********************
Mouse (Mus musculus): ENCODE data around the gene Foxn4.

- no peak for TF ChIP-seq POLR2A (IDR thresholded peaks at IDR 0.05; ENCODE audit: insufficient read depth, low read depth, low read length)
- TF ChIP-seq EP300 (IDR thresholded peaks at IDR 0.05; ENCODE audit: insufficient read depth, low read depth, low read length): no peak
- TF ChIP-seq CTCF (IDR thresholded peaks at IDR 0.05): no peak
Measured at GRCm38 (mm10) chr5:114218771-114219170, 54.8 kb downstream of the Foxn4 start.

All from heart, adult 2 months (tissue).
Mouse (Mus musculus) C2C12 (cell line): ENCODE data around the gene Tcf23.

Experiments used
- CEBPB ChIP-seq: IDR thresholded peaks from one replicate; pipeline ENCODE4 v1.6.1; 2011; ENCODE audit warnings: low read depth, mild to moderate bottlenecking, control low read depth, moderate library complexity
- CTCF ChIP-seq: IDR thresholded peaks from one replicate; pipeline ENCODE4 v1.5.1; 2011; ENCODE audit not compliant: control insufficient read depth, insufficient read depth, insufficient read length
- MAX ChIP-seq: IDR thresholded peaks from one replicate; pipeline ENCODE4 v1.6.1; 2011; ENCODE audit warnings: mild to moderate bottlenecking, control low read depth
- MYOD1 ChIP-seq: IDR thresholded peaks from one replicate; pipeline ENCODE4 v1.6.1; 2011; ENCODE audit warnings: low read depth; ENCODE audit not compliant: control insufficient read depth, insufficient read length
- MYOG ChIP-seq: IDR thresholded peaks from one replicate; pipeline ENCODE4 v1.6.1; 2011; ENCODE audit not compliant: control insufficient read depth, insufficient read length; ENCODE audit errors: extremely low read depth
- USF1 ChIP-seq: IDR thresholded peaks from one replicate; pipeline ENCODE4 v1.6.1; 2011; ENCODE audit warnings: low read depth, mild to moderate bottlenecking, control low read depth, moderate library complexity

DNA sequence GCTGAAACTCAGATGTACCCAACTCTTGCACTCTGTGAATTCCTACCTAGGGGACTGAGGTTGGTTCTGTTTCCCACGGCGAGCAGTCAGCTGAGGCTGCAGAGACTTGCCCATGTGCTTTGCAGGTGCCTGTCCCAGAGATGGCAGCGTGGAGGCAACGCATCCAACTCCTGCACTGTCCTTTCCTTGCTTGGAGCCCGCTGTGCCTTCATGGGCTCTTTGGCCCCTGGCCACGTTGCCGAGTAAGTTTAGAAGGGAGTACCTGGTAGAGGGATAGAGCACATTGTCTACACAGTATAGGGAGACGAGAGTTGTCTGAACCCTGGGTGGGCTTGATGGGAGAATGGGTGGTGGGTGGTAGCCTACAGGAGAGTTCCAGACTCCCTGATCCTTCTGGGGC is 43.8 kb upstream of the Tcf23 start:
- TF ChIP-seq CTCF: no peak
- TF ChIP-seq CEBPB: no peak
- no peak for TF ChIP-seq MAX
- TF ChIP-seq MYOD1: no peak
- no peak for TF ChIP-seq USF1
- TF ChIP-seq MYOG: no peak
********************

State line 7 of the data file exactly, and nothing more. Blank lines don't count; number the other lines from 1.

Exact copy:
Mouse (Mus musculus) C2C12 (cell line): ENCODE data around the gene Tcf23.